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Make ends meet

Q From Robert Priddy, Norway: Is the origin of the expression to make ends meet known?

A Not really. It’s old enough that it has centuries ago become an idiom, a turn of phrase that we don’t usually stop to think about at all, though we understand immediately that to make ends meet is to have enough money to live on. The oldest example I can find is from Thomas Fuller’s The History of the Worthies of England of about 1661: “Worldly wealth he cared not for, desiring only to make both ends meet; and as for that little that lapped over he gave it to pious uses”, but the fact that Fuller is making a little joke using it suggests he already knew of it as a set phrase.

Where it comes from is hard to be sure about. It’s often said that it’s from bookkeeping, in which the total at the bottom (“end”) of the column of income must at least match that at the bottom of the expenditure column if one is not to be living beyond one’s income (think of Mr Micawber’s advice to the young David Copperfield). The phrase is also known in the form to make both ends of the year meet, which might strengthen that connection if we think of the usual end-of-year accounting, except that that form isn’t the original one and wasn’t recorded until Tobias Smollett used it in Roderick Random in 1748.

Several subscribers have told me that their understanding of the phrase was that it came from tailoring or dressmaking, in which the amount of cloth available might only just be sufficient to allow the garment to wrap completely around the body and so make the ends meet. Thomas Fuller implies something of the sort in the quotation above. A subscriber whom I know only as Ludwik says there is a similar saying in Polish, związać koniec z końcem (“to tie up one end with the other”); it evokes the image of a belt or similar item that likewise one had to hope would be long enough for its purpose. It suggests the phrase may contain a similar idea to another idiom, to have enough to go round, which comes from the hope that one has enough food for everyone at table. It might be that language writers have taken the associations of the phrase with money too literally in arguing that it’s connected with bookkeeping.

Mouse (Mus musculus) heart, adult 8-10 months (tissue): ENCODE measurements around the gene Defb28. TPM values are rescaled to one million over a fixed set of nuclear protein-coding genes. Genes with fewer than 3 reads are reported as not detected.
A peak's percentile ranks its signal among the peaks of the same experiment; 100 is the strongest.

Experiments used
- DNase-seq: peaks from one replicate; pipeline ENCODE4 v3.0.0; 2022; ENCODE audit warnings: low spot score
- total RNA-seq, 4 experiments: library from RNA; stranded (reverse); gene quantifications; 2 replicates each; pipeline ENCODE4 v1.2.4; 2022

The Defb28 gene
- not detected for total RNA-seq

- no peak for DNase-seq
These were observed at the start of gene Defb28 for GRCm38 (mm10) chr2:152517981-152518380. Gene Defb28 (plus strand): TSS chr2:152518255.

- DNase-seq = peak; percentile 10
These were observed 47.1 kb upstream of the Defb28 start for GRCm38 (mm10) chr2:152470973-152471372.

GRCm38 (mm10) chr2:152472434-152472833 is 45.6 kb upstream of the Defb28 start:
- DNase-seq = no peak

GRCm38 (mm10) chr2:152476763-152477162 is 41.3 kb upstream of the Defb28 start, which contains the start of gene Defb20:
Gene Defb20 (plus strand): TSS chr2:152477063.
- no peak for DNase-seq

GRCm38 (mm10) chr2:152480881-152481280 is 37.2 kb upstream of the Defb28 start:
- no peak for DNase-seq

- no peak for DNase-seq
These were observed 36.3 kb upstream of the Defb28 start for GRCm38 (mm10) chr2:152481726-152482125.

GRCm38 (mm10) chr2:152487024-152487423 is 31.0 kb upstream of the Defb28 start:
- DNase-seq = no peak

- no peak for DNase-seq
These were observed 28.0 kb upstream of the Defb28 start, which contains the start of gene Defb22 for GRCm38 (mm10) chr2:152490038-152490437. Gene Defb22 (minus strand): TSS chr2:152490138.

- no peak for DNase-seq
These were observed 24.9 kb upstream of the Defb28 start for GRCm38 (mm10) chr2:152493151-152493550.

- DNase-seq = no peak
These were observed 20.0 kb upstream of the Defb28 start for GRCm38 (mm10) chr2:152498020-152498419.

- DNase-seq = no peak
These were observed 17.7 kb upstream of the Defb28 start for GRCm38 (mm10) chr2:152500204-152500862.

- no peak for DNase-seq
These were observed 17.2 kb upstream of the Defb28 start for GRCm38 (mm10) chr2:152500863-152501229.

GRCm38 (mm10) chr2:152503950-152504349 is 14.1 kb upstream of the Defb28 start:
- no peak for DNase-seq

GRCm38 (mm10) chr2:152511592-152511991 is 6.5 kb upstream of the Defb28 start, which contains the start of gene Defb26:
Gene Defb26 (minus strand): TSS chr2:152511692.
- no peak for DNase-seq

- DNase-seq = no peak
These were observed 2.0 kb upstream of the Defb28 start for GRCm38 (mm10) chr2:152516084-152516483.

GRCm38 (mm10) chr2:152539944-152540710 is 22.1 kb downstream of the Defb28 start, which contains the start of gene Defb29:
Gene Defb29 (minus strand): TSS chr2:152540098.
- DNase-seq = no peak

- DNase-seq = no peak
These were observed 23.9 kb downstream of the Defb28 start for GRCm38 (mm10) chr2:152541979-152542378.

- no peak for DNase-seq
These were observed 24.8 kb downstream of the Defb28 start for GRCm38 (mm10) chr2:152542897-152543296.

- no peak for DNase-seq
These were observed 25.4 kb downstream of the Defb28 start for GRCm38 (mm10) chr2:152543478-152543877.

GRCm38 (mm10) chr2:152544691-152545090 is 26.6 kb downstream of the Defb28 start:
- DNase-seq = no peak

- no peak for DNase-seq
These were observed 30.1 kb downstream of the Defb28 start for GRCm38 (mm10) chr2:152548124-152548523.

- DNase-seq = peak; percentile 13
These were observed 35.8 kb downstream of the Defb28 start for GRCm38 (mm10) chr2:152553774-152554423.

Where it comes from is hard to be sure about. It’s often said that it’s from bookkeeping, in which the total at the bottom (“end”) of the column of income must at least match that at the bottom of the expenditure column if one is not to be living beyond one’s income (think of Mr Micawber’s advice to the young David Copperfield). The phrase is also known in the form to make both ends of the year meet, which might strengthen that connection if we think of the usual end-of-year accounting, except that that form isn’t the original one and wasn’t recorded until Tobias Smollett used it in Roderick Random in 1748.

Several subscribers have told me that their understanding of the phrase was that it came from tailoring or dressmaking, in which the amount of cloth available might only just be sufficient to allow the garment to wrap completely around the body and so make the ends meet. Thomas Fuller implies something of the sort in the quotation above. A subscriber whom I know only as Ludwik says there is a similar saying in Polish, zwiazac koniec z koncem (“to tie up one end with the other”); it evokes the image of a belt or similar item that likewise one had to hope would be long enough for its purpose. It suggests the phrase may contain a similar idea to another idiom, to have enough to go round, which comes from the hope that one has enough food for everyone at table. It might be that language writers have taken the associations of the phrase with money too literally in arguing that it’s connected with bookkeeping.

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Copyright © Michael Quinion, 1996–. All rights reserved.
Page created 14 Jun. 2003

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The English language is forever changing. New words appear; old ones fall out of use or alter their meanings. World Wide Words tries to record at least a part of this shifting wordscape by featuring new words, word histories, words in the news, and the curiosities of native English speech.

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Last modified: 14 June 2003.